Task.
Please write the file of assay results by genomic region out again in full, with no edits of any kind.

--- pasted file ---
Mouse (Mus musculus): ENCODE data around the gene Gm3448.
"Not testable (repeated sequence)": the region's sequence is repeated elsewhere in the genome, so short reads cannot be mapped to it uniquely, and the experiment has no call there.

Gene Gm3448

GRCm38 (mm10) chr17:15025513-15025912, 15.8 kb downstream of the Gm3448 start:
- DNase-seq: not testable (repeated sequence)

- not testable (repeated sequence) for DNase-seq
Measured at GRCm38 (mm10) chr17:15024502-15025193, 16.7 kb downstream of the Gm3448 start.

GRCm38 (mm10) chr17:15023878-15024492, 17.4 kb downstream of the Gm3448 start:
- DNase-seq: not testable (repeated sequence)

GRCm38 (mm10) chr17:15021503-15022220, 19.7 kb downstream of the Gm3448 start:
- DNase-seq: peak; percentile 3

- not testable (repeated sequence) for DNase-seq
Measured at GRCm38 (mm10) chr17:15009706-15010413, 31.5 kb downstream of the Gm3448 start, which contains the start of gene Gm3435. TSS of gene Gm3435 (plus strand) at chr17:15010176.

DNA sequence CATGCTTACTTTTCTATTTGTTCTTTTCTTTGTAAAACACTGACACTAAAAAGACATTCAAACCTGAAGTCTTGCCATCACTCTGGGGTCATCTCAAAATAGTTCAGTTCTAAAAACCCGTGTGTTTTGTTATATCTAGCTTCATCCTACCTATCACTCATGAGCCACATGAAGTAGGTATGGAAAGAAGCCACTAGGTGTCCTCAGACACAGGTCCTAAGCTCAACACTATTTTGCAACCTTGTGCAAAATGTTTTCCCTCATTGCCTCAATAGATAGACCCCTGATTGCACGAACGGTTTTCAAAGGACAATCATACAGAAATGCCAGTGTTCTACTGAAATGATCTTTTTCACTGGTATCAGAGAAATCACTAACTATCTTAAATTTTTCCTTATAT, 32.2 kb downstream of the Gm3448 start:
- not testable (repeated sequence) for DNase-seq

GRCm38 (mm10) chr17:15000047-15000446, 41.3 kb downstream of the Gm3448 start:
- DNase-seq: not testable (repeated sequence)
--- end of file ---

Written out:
Mouse (Mus musculus): ENCODE data around the gene Gm3448.
"Not testable (repeated sequence)": the region's sequence is repeated elsewhere in the genome, so short reads cannot be mapped to it uniquely, and the experiment has no call there.

Gene Gm3448

GRCm38 (mm10) chr17:15025513-15025912, 15.8 kb downstream of the Gm3448 start:
- DNase-seq: not testable (repeated sequence)

- not testable (repeated sequence) for DNase-seq
Measured at GRCm38 (mm10) chr17:15024502-15025193, 16.7 kb downstream of the Gm3448 start.

GRCm38 (mm10) chr17:15023878-15024492, 17.4 kb downstream of the Gm3448 start:
- DNase-seq: not testable (repeated sequence)

GRCm38 (mm10) chr17:15021503-15022220, 19.7 kb downstream of the Gm3448 start:
- DNase-seq: peak; percentile 3

- not testable (repeated sequence) for DNase-seq
Measured at GRCm38 (mm10) chr17:15009706-15010413, 31.5 kb downstream of the Gm3448 start, which contains the start of gene Gm3435. TSS of gene Gm3435 (plus strand) at chr17:15010176.

DNA sequence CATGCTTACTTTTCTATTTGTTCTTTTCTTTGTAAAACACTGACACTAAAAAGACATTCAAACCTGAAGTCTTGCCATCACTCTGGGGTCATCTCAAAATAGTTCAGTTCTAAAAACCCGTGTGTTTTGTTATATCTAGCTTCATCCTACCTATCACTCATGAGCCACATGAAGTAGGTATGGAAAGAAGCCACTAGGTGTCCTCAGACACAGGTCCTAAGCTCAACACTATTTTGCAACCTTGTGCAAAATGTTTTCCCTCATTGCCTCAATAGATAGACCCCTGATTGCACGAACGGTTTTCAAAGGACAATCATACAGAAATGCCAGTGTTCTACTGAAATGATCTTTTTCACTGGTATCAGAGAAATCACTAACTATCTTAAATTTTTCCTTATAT, 32.2 kb downstream of the Gm3448 start:
- not testable (repeated sequence) for DNase-seq

GRCm38 (mm10) chr17:15000047-15000446, 41.3 kb downstream of the Gm3448 start:
- DNase-seq: not testable (repeated sequence)